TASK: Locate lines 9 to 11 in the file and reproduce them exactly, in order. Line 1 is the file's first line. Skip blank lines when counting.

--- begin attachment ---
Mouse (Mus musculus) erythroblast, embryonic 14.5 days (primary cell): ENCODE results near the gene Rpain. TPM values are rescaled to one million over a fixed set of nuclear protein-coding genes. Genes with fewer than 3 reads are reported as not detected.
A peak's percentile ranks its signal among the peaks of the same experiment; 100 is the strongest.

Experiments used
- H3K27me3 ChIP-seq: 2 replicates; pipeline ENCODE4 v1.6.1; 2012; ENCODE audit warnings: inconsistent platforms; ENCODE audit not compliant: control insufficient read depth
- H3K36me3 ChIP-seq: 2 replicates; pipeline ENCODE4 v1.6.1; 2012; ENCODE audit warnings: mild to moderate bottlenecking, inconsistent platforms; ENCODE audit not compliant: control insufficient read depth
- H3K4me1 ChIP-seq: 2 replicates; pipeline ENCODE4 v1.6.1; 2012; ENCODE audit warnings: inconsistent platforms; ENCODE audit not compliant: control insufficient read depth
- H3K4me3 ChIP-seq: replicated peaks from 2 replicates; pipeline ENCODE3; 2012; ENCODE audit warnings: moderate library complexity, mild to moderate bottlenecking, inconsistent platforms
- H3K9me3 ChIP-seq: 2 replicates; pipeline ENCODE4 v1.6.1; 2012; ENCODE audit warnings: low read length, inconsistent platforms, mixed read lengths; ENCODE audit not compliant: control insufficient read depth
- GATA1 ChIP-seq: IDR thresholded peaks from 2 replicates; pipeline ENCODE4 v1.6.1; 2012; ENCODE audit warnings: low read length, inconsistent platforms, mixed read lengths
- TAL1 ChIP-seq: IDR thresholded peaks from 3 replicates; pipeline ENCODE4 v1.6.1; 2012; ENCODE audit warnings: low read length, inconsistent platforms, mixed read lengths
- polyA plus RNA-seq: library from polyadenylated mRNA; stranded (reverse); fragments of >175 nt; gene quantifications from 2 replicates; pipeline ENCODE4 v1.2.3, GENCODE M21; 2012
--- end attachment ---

- GATA1 ChIP-seq: IDR thresholded peaks from 2 replicates; pipeline ENCODE4 v1.6.1; 2012; ENCODE audit warnings: low read length, inconsistent platforms, mixed read lengths
- TAL1 ChIP-seq: IDR thresholded peaks from 3 replicates; pipeline ENCODE4 v1.6.1; 2012; ENCODE audit warnings: low read length, inconsistent platforms, mixed read lengths
- polyA plus RNA-seq: library from polyadenylated mRNA; stranded (reverse); fragments of >175 nt; gene quantifications from 2 replicates; pipeline ENCODE4 v1.2.3, GENCODE M21; 2012